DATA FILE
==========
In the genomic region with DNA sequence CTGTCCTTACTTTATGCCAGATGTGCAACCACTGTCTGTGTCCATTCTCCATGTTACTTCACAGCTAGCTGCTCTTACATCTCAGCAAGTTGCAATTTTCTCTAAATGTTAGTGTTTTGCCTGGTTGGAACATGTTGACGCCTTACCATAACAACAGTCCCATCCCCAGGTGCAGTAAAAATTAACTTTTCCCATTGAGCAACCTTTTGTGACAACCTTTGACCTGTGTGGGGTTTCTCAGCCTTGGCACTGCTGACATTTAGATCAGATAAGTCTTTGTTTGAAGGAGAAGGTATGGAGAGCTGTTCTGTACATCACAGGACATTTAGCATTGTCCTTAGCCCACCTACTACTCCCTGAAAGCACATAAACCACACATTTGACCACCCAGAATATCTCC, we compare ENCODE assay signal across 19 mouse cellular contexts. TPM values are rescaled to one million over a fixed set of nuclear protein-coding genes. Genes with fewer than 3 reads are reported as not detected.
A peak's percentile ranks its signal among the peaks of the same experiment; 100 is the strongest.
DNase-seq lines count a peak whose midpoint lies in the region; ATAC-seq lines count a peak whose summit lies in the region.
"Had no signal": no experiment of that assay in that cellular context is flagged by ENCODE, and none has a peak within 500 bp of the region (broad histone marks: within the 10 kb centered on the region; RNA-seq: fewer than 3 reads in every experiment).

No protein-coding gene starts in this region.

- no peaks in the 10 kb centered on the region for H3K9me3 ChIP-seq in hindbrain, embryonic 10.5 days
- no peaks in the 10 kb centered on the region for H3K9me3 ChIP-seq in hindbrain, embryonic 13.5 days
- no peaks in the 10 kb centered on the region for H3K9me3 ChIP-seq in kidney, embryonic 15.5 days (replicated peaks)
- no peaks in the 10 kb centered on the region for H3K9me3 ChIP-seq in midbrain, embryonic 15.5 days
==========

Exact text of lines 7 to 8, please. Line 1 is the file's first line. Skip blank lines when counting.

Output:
- no peaks in the 10 kb centered on the region for H3K9me3 ChIP-seq in hindbrain, embryonic 13.5 days
- no peaks in the 10 kb centered on the region for H3K9me3 ChIP-seq in kidney, embryonic 15.5 days (replicated peaks)